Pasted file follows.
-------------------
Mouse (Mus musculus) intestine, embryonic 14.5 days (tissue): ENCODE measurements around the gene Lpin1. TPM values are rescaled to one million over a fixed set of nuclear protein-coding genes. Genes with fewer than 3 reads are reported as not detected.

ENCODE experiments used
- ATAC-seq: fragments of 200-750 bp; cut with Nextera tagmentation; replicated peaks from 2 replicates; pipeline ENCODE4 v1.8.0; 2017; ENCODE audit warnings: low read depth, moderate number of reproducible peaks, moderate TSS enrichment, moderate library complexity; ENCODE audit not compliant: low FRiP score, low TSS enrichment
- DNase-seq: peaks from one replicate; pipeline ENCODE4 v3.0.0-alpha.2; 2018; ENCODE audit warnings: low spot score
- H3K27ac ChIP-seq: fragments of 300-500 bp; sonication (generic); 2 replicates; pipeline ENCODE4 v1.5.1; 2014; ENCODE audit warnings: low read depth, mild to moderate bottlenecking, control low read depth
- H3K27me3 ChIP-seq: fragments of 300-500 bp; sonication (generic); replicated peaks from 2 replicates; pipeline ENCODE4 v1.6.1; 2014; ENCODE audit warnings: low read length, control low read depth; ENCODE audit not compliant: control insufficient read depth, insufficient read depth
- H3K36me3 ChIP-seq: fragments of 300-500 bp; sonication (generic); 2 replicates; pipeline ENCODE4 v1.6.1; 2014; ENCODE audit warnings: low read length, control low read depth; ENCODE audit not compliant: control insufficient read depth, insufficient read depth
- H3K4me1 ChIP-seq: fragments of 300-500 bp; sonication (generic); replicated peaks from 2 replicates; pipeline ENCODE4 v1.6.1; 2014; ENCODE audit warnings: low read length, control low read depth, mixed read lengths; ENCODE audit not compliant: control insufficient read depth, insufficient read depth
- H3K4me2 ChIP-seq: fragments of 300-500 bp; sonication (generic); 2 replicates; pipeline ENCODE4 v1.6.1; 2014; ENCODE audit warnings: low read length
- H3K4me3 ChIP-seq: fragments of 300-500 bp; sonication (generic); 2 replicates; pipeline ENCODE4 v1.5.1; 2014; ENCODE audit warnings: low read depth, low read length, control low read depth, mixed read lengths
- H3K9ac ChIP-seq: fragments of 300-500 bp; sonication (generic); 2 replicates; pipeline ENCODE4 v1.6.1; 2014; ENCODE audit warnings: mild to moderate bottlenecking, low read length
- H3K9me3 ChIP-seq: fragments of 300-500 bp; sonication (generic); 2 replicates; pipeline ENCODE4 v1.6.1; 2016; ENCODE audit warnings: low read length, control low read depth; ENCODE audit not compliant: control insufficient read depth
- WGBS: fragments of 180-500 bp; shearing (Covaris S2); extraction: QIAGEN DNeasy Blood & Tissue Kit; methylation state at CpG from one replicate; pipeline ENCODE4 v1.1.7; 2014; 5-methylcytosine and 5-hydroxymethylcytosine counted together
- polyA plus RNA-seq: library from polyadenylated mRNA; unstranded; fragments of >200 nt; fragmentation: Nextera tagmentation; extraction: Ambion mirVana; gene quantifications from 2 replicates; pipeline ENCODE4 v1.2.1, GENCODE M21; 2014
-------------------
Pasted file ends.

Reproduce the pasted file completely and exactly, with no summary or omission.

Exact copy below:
Mouse (Mus musculus) intestine, embryonic 14.5 days (tissue): ENCODE measurements around the gene Lpin1. TPM values are rescaled to one million over a fixed set of nuclear protein-coding genes. Genes with fewer than 3 reads are reported as not detected.

ENCODE experiments used
- ATAC-seq: fragments of 200-750 bp; cut with Nextera tagmentation; replicated peaks from 2 replicates; pipeline ENCODE4 v1.8.0; 2017; ENCODE audit warnings: low read depth, moderate number of reproducible peaks, moderate TSS enrichment, moderate library complexity; ENCODE audit not compliant: low FRiP score, low TSS enrichment
- DNase-seq: peaks from one replicate; pipeline ENCODE4 v3.0.0-alpha.2; 2018; ENCODE audit warnings: low spot score
- H3K27ac ChIP-seq: fragments of 300-500 bp; sonication (generic); 2 replicates; pipeline ENCODE4 v1.5.1; 2014; ENCODE audit warnings: low read depth, mild to moderate bottlenecking, control low read depth
- H3K27me3 ChIP-seq: fragments of 300-500 bp; sonication (generic); replicated peaks from 2 replicates; pipeline ENCODE4 v1.6.1; 2014; ENCODE audit warnings: low read length, control low read depth; ENCODE audit not compliant: control insufficient read depth, insufficient read depth
- H3K36me3 ChIP-seq: fragments of 300-500 bp; sonication (generic); 2 replicates; pipeline ENCODE4 v1.6.1; 2014; ENCODE audit warnings: low read length, control low read depth; ENCODE audit not compliant: control insufficient read depth, insufficient read depth
- H3K4me1 ChIP-seq: fragments of 300-500 bp; sonication (generic); replicated peaks from 2 replicates; pipeline ENCODE4 v1.6.1; 2014; ENCODE audit warnings: low read length, control low read depth, mixed read lengths; ENCODE audit not compliant: control insufficient read depth, insufficient read depth
- H3K4me2 ChIP-seq: fragments of 300-500 bp; sonication (generic); 2 replicates; pipeline ENCODE4 v1.6.1; 2014; ENCODE audit warnings: low read length
- H3K4me3 ChIP-seq: fragments of 300-500 bp; sonication (generic); 2 replicates; pipeline ENCODE4 v1.5.1; 2014; ENCODE audit warnings: low read depth, low read length, control low read depth, mixed read lengths
- H3K9ac ChIP-seq: fragments of 300-500 bp; sonication (generic); 2 replicates; pipeline ENCODE4 v1.6.1; 2014; ENCODE audit warnings: mild to moderate bottlenecking, low read length
- H3K9me3 ChIP-seq: fragments of 300-500 bp; sonication (generic); 2 replicates; pipeline ENCODE4 v1.6.1; 2016; ENCODE audit warnings: low read length, control low read depth; ENCODE audit not compliant: control insufficient read depth
- WGBS: fragments of 180-500 bp; shearing (Covaris S2); extraction: QIAGEN DNeasy Blood & Tissue Kit; methylation state at CpG from one replicate; pipeline ENCODE4 v1.1.7; 2014; 5-methylcytosine and 5-hydroxymethylcytosine counted together
- polyA plus RNA-seq: library from polyadenylated mRNA; unstranded; fragments of >200 nt; fragmentation: Nextera tagmentation; extraction: Ambion mirVana; gene quantifications from 2 replicates; pipeline ENCODE4 v1.2.1, GENCODE M21; 2014